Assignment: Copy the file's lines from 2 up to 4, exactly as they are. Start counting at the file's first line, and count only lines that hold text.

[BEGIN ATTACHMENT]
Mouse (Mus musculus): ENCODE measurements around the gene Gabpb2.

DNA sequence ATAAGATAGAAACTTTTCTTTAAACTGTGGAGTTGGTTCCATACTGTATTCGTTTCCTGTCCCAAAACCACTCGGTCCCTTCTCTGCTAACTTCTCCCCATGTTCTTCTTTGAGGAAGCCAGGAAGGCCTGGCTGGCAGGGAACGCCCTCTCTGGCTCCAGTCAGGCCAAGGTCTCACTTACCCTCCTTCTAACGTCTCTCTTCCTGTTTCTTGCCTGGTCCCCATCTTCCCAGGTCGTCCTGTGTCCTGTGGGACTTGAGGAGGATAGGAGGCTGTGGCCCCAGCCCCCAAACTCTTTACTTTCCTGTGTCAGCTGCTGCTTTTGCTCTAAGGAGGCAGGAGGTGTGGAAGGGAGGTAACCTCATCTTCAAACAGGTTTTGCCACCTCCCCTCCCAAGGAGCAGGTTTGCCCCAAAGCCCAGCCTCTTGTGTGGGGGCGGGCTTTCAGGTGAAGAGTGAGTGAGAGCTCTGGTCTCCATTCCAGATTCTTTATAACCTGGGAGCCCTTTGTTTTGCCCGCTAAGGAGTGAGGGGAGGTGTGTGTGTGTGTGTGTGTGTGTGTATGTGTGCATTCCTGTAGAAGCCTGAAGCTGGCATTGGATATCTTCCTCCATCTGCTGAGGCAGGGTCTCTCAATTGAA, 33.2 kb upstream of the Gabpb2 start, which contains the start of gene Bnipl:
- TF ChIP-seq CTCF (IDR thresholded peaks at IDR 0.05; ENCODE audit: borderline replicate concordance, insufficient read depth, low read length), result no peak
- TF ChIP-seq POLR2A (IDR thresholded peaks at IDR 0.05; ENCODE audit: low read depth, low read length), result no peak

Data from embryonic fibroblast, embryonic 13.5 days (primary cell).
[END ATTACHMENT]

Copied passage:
DNA sequence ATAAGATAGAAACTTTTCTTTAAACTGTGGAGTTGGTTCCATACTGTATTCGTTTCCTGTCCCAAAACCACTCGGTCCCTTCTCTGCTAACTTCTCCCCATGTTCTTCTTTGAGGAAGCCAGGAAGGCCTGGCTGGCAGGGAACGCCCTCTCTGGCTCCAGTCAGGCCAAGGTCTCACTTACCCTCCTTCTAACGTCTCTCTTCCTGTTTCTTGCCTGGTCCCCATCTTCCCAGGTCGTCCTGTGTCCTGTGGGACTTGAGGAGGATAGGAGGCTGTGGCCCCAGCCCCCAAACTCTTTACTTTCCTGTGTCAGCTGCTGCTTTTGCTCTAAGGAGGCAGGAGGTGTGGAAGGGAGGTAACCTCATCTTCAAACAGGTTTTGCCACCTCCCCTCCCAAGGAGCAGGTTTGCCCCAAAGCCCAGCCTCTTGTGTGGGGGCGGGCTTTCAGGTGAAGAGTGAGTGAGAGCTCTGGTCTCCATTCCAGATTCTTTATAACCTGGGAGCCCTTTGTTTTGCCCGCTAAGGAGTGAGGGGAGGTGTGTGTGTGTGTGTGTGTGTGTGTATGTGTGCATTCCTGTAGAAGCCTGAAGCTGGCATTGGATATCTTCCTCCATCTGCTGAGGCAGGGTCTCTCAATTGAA, 33.2 kb upstream of the Gabpb2 start, which contains the start of gene Bnipl:
- TF ChIP-seq CTCF (IDR thresholded peaks at IDR 0.05; ENCODE audit: borderline replicate concordance, insufficient read depth, low read length), result no peak
- TF ChIP-seq POLR2A (IDR thresholded peaks at IDR 0.05; ENCODE audit: low read depth, low read length), result no peak